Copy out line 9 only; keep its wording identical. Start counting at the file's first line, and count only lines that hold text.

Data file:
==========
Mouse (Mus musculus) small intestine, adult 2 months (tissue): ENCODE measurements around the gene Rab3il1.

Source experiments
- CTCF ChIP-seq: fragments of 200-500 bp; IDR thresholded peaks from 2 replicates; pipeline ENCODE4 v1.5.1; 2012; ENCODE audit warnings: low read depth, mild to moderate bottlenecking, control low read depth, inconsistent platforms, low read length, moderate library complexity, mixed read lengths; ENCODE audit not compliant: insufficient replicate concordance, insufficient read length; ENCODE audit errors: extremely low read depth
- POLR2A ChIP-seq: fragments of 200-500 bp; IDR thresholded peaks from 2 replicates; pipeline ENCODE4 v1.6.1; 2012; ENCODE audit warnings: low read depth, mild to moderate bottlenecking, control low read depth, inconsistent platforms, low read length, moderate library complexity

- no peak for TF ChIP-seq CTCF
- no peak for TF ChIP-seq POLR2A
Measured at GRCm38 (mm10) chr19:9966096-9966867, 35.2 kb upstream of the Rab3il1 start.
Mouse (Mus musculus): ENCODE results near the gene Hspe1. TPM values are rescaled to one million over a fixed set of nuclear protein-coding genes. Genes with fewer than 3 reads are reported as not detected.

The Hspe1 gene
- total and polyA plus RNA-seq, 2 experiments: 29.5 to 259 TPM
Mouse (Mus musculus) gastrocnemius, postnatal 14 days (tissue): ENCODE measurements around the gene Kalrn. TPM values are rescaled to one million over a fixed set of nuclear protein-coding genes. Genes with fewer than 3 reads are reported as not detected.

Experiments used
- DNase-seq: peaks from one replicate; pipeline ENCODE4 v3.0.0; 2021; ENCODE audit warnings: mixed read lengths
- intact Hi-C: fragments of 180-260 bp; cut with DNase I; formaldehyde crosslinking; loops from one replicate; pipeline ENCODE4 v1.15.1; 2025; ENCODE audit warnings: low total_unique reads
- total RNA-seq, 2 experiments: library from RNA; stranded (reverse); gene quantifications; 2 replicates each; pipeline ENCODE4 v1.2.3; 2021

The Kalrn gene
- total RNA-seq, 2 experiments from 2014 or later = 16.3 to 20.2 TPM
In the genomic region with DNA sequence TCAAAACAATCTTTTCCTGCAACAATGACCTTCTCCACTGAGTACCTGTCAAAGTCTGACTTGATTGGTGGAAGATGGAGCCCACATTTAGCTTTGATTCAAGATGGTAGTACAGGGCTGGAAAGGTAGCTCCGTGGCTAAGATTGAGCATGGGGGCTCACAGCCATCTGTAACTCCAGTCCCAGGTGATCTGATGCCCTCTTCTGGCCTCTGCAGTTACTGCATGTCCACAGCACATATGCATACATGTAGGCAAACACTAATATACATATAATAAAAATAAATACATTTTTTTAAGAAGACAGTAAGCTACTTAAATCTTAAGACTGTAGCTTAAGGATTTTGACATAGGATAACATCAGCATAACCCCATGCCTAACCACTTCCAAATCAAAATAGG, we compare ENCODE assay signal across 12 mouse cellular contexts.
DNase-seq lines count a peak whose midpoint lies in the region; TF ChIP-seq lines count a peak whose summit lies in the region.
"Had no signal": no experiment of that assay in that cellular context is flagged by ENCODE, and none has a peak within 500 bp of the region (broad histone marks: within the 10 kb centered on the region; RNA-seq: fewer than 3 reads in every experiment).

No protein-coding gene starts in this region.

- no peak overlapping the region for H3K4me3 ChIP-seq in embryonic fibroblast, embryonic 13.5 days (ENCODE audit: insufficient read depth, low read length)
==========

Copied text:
The Hspe1 gene